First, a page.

These comments would have all been bandied around in the pub. And I wanted in. The only snag was that I had missed the boat by some considerable distance, and it wasn’t due to dock again for a year. So the buzz faded. And the promised training never happened. No runners were purchased, and this was a time before internet plans. 1998 rolled around, and the English crew were due to head over again to take on Dublin town and environs once more. I made a rather rash decision to join in, at the eleventh hour. With no training under, over or anywhere near my belt, I suggested I would do the first few miles – say about five – and then see how we felt. If things were not so good, we would drop out and walk back to the city centre and meet up with family and friends. No biggie. Everyone would understand. You hadn’t trained, they would coo, sympathetically. Don’t worry about it. Next year. Mañana.
Well I set off, and before I could get into my stride, I was looking for portaloos. Somewhere around Donnybrook, I recall, I noticed runners were forgoing the privacy of the plastic cubicle, and were letting loose behind a low wall. This was my baptism. My realisation that running marathons and other similar events are not like any other. I joined in, and then gamely soldiered on for a few more miles. The route has changed now, but from memory, they used to send you out on three ‘spurs’ that took you out and back from the city centre into the suburbs. Three chances to bale out. I didn’t take any of them.
By the time I hit halfway, I was in trouble. And I knew it. I was no longer running. I wasn’t even jogging. I was crawling, but still upright. Not a pretty sight, I would imagine. I had long given up hope of running the whole thing. I had tried the run/walk plan (which wasn’t something I was aware of at the time; it was self-imposed). I met a friendly lady doing the race for charity, and she extended that charity a little to me for a few miles, but in the end, she realised she needed to finish and this bloke was dead weight.
I shuffled on the final leg of the race. This took us out towards Kilmainham and Islandbridge. You could smell the roasting of the barley from James’s Gate brewery. By now I was semi-delirious. I had no sense of time, other than it was late, and there seemed to be few other competitors on the route. As I wandered down Conyngham Road towards Park Gate Street, a few dyed-in-the-wool Dublin ladies, who were walking the race, offered me some bars, and lots of encouragement. Keep going they said. You’re doin’ grand! Am I last? I asked. No answer.
I staggered on down into the city centre and finally turned the corner onto O’Connell Street, which as locals know, is the capital’s widest and most central thoroughfare. It was the finish line for the marathon, and hours before, would have been a hive of activity as proper athletes streamed across the line, collected their goodie bags and smiled for the cameras. No doubt there were hordes of cheering people, and press galore, all eager for the shot of the winner.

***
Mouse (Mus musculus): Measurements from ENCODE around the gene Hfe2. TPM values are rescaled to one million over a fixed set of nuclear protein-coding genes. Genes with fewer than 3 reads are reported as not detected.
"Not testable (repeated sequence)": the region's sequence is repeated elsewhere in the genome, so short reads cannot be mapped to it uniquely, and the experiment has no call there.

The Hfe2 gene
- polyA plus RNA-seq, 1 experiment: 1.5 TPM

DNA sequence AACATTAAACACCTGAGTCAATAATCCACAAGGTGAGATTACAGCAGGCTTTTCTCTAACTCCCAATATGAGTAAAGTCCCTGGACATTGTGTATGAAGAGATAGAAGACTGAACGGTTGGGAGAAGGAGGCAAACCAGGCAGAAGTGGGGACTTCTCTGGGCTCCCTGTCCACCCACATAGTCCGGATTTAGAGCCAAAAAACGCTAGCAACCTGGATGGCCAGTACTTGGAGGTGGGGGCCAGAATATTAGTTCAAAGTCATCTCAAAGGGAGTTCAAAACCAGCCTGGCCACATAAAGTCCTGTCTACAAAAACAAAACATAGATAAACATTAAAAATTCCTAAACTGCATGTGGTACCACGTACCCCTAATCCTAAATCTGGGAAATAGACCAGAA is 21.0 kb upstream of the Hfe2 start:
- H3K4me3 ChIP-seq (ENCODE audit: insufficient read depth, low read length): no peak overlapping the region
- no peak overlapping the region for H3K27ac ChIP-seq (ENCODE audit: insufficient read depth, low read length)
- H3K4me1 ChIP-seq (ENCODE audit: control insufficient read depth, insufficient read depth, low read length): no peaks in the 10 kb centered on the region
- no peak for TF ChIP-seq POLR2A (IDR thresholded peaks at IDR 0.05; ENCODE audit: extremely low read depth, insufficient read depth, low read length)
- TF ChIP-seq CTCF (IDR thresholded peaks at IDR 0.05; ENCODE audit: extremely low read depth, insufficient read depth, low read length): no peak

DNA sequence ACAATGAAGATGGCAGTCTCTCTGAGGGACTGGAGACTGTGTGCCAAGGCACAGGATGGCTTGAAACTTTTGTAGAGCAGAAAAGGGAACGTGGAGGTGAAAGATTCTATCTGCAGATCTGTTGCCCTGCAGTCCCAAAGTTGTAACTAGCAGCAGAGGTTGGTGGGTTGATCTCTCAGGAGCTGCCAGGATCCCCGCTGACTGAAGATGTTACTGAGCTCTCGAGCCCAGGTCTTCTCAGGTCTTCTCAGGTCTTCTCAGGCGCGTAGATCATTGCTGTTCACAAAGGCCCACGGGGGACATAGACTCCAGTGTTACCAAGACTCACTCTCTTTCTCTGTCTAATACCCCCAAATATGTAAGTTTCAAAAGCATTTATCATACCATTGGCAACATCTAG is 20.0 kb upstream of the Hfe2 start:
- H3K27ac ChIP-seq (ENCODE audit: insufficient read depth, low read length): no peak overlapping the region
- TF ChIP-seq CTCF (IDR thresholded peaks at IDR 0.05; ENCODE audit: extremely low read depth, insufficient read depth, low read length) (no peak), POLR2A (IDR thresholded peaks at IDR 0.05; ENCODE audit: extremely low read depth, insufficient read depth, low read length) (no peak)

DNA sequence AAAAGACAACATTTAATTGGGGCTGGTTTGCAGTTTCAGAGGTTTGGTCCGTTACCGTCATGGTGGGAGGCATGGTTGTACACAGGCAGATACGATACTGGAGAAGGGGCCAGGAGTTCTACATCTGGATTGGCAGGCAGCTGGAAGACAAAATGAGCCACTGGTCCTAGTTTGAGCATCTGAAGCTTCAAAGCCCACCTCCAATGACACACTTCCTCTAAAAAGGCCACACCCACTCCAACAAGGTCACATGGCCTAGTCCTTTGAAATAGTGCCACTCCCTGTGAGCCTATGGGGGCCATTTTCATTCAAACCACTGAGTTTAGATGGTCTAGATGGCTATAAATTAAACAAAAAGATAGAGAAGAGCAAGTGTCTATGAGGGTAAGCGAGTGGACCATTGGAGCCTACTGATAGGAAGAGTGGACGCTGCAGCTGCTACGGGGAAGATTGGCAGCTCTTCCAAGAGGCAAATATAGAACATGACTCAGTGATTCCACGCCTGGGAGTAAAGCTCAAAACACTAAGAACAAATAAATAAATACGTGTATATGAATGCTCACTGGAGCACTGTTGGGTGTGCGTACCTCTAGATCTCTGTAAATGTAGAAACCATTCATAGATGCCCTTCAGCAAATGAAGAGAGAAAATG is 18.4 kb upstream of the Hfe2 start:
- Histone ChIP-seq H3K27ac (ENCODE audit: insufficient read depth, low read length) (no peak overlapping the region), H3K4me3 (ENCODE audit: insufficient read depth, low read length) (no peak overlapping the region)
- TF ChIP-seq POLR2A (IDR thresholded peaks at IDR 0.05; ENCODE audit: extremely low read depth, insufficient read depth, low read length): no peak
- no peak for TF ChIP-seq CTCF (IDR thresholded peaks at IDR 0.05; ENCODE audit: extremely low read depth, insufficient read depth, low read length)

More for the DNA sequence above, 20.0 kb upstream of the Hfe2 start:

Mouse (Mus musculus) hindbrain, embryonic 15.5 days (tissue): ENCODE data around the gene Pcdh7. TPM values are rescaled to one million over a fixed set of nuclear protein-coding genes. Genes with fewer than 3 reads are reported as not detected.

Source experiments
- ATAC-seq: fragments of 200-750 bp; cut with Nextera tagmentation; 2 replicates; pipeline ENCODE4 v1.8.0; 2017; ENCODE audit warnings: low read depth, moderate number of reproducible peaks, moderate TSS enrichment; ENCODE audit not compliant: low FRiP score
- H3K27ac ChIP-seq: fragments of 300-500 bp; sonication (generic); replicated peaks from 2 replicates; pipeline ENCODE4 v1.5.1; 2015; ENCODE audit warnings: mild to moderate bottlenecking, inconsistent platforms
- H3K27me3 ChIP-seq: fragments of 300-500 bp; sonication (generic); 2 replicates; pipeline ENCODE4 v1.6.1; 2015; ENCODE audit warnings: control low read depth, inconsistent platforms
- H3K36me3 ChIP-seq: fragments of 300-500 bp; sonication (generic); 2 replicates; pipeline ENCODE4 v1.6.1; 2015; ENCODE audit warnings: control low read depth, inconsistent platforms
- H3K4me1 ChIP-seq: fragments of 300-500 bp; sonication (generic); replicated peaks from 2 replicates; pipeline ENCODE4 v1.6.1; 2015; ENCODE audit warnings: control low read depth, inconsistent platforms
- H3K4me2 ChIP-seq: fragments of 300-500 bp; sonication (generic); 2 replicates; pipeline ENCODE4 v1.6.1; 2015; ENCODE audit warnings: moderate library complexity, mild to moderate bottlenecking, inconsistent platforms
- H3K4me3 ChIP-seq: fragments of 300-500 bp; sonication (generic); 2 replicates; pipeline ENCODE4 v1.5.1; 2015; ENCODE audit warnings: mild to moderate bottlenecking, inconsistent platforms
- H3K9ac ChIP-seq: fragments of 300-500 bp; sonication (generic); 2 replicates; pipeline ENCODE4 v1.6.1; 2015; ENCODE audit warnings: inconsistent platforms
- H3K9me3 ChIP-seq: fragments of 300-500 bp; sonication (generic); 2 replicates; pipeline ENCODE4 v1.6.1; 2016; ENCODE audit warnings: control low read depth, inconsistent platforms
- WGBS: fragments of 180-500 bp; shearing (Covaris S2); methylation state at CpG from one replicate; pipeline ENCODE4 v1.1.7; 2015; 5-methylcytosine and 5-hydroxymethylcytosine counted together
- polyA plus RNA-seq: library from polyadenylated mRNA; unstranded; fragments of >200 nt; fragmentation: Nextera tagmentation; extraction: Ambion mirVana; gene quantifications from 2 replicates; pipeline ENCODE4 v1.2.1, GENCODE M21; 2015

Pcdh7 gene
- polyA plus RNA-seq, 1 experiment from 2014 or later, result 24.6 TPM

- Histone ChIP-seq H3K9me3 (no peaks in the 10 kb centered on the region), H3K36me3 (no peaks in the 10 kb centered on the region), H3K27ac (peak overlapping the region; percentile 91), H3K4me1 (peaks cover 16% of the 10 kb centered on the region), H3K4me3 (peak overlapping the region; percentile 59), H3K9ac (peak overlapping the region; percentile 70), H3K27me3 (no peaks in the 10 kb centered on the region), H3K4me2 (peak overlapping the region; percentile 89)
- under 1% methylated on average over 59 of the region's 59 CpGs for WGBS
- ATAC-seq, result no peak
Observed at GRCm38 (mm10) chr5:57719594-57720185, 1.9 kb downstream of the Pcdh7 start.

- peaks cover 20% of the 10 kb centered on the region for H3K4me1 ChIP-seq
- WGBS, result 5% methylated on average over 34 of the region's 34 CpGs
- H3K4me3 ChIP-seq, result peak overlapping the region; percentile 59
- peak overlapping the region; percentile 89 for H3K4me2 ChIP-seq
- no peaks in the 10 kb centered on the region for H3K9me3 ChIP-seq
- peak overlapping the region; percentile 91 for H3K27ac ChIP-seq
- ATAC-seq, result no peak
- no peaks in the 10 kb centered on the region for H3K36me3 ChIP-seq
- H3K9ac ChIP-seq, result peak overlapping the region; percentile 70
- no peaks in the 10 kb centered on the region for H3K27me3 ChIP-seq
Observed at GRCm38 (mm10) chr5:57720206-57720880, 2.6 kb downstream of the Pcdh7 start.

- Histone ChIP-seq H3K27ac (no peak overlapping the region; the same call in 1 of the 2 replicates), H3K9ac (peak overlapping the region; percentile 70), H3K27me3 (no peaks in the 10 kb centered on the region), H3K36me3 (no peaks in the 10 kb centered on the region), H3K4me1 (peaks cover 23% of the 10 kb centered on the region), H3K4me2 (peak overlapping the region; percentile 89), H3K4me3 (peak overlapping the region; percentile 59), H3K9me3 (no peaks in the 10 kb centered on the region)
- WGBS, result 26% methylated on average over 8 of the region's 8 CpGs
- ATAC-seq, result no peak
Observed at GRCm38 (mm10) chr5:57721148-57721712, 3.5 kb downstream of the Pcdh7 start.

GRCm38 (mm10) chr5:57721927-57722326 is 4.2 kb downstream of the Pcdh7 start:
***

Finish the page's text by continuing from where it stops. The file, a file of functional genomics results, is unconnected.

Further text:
I missed all of that. By some distance.
As I trundled up O’Connell Street, I was vaguely horrified to find it was open to traffic again. Christ Almighty. Just how late was I? Wind-blown post-race detritus blew around in little eddies as council blokes chucked crowd barriers on to the backs of trucks. One or two remaining officials seemed genuinely contrite that they had no medals to hand out. Or indeed, anything at all. But the bandwagon was all packed and ready to trundle out of town, and if I didn’t get out of the way, I was going under the wheels.
I trudged off to meet my family and friends at the appointed meeting place, convinced they would have long since gone home, perhaps to ponder on the wisdom of allowing some eejit to attempt a Marathon with no training as they downed pints of Guinness in the Salmon Leap pub. Or perhaps they were nervously fidgeting in a nearby police station as they contemplated sending out a search party for my remains.
But lo! There they were in the Harp Bar as agreed. Probably half-cut, if truth be told, but I can’t recall. I just remember pausing at the door, and a paper vendor in a hi-viz jacket stopped me and said ‘hey, have you just done the Marathon?’
Indeed I have, I mumbled, and he thrust a copy of the Evening Herald into my hands. There on the cover was the Kenyan runner, Joshua Kipkemboi, crossing the line in a time of 2 hours 20 minutes. It had taken me so long to finish, the papers had had enough time to get the winner’s picture onto the cover and distributed around the city.
I wouldn’t say I dined out on that tale for years, though I do admit I laboured under the impression that I was officially last in the Dublin City Marathon. Alas not. A Mr. James Trider holds that honour, and I tip my hat off to you sir, wherever you may be.
Three years later I would tackle the beast once more. And this time, we would do some training…